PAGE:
On my way to check out the site of Pittsburgh’s collapsed bridge, I drove by Bill Dollarsaurus. He had received a makeover since the last time I saw him. His new look:
Just after I began my 10-year anniversary celebration of bridge walking, the Forbes Ave Bridge over Fern Hollow collapsed on January 28, 2022. This accident shone a light on a pattern of infrastructure funding in the time since I became a bridge person. Ten years ago, there were several bridges built, repaired, or replaced in Pittsburgh. Five years later, the flurry of long overdue investment in our infrastructure stopped – before all the bridges that needed help received it. An article on the aftermath of last month’s bridge collapse reminded me that federal funds were allocated toward infrastructure under the Obama administration. As a result, many bridges that were falling apart were fixed or replaced. It seems that when that funding stopped, so did the repairs. Now that new funding has been allocated under the Biden administration, we should see a similar spurt of investment in our infrastructure, starting with the now missing Fern Hollow Bridge.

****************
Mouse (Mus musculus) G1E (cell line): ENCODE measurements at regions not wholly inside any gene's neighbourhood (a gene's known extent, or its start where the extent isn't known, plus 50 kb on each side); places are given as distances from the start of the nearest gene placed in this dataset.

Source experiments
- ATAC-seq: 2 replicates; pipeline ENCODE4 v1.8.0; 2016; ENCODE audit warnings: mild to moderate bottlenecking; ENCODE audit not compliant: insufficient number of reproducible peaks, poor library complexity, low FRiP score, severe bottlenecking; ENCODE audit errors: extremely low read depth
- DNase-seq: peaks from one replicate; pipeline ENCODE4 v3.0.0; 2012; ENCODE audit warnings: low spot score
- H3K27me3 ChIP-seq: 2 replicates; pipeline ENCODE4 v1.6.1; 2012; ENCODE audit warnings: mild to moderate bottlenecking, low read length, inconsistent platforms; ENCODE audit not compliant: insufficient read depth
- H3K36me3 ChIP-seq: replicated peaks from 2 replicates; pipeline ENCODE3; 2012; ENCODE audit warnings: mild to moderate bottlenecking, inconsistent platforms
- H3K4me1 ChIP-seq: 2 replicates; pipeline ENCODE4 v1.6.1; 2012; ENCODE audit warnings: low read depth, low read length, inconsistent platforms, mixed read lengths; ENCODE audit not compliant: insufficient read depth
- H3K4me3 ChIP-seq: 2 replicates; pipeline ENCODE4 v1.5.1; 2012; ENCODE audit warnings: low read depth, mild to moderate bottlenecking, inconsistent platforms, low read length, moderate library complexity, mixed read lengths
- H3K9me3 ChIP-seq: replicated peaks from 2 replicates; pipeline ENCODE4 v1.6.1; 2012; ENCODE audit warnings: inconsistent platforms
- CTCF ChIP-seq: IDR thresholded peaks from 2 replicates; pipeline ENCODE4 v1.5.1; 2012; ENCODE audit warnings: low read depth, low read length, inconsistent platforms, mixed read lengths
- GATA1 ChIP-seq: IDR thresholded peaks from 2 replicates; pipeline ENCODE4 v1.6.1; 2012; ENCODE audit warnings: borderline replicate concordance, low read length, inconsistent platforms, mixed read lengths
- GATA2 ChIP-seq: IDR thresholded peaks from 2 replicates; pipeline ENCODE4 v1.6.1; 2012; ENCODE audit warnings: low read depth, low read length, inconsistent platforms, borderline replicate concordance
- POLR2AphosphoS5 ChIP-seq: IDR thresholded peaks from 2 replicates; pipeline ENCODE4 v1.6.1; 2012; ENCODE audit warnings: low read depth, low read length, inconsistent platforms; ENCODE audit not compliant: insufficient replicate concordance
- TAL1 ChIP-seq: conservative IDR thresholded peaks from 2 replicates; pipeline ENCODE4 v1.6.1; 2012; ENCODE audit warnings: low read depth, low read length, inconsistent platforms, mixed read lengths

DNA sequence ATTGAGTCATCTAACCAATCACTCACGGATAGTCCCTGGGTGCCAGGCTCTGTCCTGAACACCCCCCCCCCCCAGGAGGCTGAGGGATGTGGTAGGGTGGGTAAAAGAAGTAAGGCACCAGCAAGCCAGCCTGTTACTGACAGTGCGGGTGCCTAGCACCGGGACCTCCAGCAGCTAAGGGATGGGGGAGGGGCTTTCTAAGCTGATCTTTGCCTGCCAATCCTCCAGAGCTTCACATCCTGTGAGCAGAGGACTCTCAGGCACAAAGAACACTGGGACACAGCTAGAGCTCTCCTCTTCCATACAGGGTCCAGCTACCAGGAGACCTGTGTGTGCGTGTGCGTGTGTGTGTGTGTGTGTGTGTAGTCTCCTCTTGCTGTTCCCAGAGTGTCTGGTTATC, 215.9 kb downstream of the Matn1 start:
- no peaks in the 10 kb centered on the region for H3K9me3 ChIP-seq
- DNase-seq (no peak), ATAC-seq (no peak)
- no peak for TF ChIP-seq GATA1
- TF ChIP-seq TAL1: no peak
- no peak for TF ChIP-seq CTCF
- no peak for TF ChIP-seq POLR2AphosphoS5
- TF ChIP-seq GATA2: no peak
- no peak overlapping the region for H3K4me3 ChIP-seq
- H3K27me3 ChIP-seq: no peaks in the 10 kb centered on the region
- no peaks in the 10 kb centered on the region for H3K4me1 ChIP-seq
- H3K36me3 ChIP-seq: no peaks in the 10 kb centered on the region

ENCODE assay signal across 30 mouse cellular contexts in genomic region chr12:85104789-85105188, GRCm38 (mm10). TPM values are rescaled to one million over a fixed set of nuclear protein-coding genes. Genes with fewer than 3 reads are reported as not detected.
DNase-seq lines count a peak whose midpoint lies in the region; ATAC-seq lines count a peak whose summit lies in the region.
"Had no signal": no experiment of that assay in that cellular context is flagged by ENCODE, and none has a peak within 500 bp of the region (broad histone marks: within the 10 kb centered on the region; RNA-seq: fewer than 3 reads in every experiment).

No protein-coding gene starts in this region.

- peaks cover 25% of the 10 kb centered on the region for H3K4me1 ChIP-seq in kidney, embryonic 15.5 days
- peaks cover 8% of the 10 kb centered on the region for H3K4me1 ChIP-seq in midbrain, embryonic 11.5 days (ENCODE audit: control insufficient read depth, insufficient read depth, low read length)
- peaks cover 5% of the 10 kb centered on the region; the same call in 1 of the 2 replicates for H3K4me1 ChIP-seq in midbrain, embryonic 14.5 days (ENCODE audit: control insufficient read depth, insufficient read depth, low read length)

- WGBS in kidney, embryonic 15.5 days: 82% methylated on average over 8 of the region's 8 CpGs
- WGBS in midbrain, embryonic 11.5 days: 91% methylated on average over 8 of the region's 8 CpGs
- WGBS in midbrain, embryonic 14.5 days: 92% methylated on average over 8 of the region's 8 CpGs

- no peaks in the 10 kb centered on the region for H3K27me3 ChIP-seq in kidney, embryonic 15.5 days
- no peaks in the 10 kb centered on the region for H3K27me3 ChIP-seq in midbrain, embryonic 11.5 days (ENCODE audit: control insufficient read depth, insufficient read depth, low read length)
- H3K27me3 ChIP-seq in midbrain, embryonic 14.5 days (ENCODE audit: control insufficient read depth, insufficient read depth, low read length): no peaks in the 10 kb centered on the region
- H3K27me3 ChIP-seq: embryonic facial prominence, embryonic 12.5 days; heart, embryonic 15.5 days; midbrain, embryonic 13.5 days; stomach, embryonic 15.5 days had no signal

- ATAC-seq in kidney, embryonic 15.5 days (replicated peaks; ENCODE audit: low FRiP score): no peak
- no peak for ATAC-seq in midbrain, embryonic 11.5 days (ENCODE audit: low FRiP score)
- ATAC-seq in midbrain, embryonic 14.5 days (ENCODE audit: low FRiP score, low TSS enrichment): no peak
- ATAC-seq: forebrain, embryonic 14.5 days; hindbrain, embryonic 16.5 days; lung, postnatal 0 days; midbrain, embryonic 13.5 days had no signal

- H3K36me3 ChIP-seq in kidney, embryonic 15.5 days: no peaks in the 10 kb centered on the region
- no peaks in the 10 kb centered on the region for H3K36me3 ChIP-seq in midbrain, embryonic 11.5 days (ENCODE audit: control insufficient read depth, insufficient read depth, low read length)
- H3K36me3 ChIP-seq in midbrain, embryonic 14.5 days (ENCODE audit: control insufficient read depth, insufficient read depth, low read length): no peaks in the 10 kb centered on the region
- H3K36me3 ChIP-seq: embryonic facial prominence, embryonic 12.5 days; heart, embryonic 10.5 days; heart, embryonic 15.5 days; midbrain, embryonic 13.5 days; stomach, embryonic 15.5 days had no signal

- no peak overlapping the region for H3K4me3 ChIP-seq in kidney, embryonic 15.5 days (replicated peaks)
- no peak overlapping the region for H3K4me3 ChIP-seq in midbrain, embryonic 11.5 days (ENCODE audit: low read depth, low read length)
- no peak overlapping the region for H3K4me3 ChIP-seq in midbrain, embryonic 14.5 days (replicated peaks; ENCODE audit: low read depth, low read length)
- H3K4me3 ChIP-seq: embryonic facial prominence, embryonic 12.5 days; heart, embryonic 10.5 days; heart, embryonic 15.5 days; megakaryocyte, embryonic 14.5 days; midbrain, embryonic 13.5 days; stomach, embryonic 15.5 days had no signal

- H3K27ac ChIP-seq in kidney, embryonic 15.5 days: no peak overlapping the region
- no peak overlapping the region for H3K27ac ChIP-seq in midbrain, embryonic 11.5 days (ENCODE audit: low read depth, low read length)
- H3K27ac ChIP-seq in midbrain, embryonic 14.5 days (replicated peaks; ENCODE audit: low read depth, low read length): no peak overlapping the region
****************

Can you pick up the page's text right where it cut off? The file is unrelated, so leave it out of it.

One of the bridges presumably supported by the Obama infrastructure funding was the brand-new pedestrian bridge across the East Busway connecting the Shadyside and East Liberty neighborhoods. This bridge is 10-years old this month. The “road” surface of the bridge hasn’t held up very well: the paint was faded and the top surface was patchy when I returned this month. On the other hand, the over-the-top lamps and giant glitter looked like they have held up well. Though it’s hard to say in wintertime, the landscaping between the cage and the bridge walls also appeared to be well maintained.
From the bridge, some of the new developments in East Liberty are visible. Looking southwest toward the current location of Whole Foods (soon to relocate), one of the several new apartment buildings along the Baum-Centre corridor is visibly under construction in the far right of the second set of photos. In the third set, the northeast view shows the new South Highland Avenue Bridge and (to the left of the bridge) the final phase of the East Side Bond development that brought several buildings of first floor commercial with residences above.
I was surprised to find that the highly controversial and massive redevelopment of the former Penn Plaza affordable housing complex was not visible from this bridge. Despite being only a quarter mile apart, the first phase of redevelopment is blocked from the bridge’s view by the iconic Motor Square Gardens building. One of the controversies of this new development is that affordable housing units were demolished without replacement for a series of commercial buildings which include the feature anchor of the pricey Whole Foods grocery store.